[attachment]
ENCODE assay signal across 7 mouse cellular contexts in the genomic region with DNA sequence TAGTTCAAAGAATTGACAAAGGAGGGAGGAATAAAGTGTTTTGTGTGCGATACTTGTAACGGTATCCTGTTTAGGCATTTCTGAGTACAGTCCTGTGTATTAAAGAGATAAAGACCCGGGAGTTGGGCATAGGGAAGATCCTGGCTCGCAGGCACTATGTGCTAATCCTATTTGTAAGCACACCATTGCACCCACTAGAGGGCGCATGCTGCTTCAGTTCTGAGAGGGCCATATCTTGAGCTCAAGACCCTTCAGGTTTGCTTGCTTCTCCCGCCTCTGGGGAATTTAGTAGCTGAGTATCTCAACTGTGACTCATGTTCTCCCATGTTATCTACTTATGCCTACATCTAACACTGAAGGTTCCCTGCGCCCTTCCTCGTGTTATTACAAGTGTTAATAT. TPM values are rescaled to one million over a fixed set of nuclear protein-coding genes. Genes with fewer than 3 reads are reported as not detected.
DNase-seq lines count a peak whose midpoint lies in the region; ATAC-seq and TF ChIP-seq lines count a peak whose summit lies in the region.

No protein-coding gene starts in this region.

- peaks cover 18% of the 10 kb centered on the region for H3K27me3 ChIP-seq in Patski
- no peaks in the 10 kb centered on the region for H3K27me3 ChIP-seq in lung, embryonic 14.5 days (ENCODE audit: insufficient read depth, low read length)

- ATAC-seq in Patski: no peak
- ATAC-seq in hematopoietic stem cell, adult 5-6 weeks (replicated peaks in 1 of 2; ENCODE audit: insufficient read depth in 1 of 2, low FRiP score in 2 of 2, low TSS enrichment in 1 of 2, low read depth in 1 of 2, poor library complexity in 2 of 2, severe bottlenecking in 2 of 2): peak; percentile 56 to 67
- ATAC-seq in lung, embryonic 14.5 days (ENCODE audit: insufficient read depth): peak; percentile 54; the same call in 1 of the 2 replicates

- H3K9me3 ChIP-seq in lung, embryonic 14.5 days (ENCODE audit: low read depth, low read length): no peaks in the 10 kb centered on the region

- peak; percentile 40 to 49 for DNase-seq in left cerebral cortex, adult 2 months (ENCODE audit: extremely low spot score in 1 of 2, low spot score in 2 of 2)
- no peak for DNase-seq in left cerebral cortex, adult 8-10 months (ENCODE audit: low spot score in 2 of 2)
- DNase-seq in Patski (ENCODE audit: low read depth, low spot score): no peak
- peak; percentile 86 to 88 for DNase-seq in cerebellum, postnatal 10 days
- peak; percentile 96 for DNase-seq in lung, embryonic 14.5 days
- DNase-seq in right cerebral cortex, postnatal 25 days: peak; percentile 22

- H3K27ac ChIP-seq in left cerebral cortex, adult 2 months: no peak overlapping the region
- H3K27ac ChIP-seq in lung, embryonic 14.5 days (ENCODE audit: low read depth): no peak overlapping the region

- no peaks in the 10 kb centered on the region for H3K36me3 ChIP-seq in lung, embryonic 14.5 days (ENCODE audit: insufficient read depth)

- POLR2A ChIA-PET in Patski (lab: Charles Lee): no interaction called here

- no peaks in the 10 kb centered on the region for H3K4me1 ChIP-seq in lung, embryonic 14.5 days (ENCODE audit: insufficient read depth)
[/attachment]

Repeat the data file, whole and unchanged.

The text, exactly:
ENCODE assay signal across 7 mouse cellular contexts in the genomic region with DNA sequence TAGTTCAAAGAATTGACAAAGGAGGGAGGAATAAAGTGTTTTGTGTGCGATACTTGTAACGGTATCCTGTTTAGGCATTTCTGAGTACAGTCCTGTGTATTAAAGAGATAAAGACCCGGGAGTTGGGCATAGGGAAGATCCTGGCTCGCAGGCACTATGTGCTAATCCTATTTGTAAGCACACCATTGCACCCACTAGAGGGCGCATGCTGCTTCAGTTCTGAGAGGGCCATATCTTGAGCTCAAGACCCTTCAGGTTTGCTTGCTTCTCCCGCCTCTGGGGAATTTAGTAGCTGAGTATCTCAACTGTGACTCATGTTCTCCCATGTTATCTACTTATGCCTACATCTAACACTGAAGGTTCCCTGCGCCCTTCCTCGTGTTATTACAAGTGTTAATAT. TPM values are rescaled to one million over a fixed set of nuclear protein-coding genes. Genes with fewer than 3 reads are reported as not detected.
DNase-seq lines count a peak whose midpoint lies in the region; ATAC-seq and TF ChIP-seq lines count a peak whose summit lies in the region.

No protein-coding gene starts in this region.

- peaks cover 18% of the 10 kb centered on the region for H3K27me3 ChIP-seq in Patski
- no peaks in the 10 kb centered on the region for H3K27me3 ChIP-seq in lung, embryonic 14.5 days (ENCODE audit: insufficient read depth, low read length)

- ATAC-seq in Patski: no peak
- ATAC-seq in hematopoietic stem cell, adult 5-6 weeks (replicated peaks in 1 of 2; ENCODE audit: insufficient read depth in 1 of 2, low FRiP score in 2 of 2, low TSS enrichment in 1 of 2, low read depth in 1 of 2, poor library complexity in 2 of 2, severe bottlenecking in 2 of 2): peak; percentile 56 to 67
- ATAC-seq in lung, embryonic 14.5 days (ENCODE audit: insufficient read depth): peak; percentile 54; the same call in 1 of the 2 replicates

- H3K9me3 ChIP-seq in lung, embryonic 14.5 days (ENCODE audit: low read depth, low read length): no peaks in the 10 kb centered on the region

- peak; percentile 40 to 49 for DNase-seq in left cerebral cortex, adult 2 months (ENCODE audit: extremely low spot score in 1 of 2, low spot score in 2 of 2)
- no peak for DNase-seq in left cerebral cortex, adult 8-10 months (ENCODE audit: low spot score in 2 of 2)
- DNase-seq in Patski (ENCODE audit: low read depth, low spot score): no peak
- peak; percentile 86 to 88 for DNase-seq in cerebellum, postnatal 10 days
- peak; percentile 96 for DNase-seq in lung, embryonic 14.5 days
- DNase-seq in right cerebral cortex, postnatal 25 days: peak; percentile 22

- H3K27ac ChIP-seq in left cerebral cortex, adult 2 months: no peak overlapping the region
- H3K27ac ChIP-seq in lung, embryonic 14.5 days (ENCODE audit: low read depth): no peak overlapping the region

- no peaks in the 10 kb centered on the region for H3K36me3 ChIP-seq in lung, embryonic 14.5 days (ENCODE audit: insufficient read depth)

- POLR2A ChIA-PET in Patski (lab: Charles Lee): no interaction called here

- no peaks in the 10 kb centered on the region for H3K4me1 ChIP-seq in lung, embryonic 14.5 days (ENCODE audit: insufficient read depth)